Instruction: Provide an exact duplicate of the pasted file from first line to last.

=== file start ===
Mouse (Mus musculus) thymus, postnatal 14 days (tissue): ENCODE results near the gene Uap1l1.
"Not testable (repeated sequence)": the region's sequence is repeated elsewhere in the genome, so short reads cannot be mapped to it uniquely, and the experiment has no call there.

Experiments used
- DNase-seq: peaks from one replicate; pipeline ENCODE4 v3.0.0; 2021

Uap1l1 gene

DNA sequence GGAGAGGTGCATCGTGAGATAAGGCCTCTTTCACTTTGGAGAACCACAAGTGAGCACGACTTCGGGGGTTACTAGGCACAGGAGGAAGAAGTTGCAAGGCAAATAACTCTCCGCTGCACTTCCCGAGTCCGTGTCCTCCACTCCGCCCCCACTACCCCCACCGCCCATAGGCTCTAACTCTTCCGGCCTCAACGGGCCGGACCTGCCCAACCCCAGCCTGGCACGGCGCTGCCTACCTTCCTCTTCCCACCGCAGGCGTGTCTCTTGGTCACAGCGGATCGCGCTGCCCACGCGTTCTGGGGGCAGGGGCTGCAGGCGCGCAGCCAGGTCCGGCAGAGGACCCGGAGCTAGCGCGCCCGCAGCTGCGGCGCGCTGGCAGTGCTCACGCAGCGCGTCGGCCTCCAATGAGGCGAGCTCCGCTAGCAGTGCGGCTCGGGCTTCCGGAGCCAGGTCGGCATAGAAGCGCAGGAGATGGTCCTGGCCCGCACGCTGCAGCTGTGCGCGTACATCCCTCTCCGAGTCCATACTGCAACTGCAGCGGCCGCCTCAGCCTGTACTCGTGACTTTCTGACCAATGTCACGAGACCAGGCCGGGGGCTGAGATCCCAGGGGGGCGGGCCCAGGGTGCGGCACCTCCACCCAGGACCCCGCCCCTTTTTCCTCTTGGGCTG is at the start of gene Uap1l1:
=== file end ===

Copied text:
Mouse (Mus musculus) thymus, postnatal 14 days (tissue): ENCODE results near the gene Uap1l1.
"Not testable (repeated sequence)": the region's sequence is repeated elsewhere in the genome, so short reads cannot be mapped to it uniquely, and the experiment has no call there.

Experiments used
- DNase-seq: peaks from one replicate; pipeline ENCODE4 v3.0.0; 2021

Uap1l1 gene

DNA sequence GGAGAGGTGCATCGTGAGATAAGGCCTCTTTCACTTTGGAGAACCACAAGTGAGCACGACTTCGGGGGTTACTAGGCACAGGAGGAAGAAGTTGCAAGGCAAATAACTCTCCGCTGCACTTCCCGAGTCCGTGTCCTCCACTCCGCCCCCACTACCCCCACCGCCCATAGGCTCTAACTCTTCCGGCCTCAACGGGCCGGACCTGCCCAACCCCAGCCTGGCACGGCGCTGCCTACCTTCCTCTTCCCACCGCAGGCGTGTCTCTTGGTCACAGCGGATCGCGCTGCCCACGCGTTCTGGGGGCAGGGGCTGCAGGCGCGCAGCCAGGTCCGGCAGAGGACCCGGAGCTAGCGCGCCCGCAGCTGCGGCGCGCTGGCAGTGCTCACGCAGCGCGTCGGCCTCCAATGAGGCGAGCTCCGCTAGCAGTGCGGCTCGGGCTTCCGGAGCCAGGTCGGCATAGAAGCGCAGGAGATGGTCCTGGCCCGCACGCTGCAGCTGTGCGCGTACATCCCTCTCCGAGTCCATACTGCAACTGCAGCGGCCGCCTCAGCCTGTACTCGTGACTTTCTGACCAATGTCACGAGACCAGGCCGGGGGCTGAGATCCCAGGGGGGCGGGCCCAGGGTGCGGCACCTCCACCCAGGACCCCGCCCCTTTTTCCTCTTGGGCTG is at the start of gene Uap1l1: